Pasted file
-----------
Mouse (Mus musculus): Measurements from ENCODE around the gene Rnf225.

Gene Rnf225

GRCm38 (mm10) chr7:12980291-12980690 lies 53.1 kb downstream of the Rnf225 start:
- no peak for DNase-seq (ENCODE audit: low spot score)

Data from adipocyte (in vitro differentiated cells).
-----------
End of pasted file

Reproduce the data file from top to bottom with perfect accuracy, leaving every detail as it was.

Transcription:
Mouse (Mus musculus): Measurements from ENCODE around the gene Rnf225.

Gene Rnf225

GRCm38 (mm10) chr7:12980291-12980690 lies 53.1 kb downstream of the Rnf225 start:
- no peak for DNase-seq (ENCODE audit: low spot score)

Data from adipocyte (in vitro differentiated cells).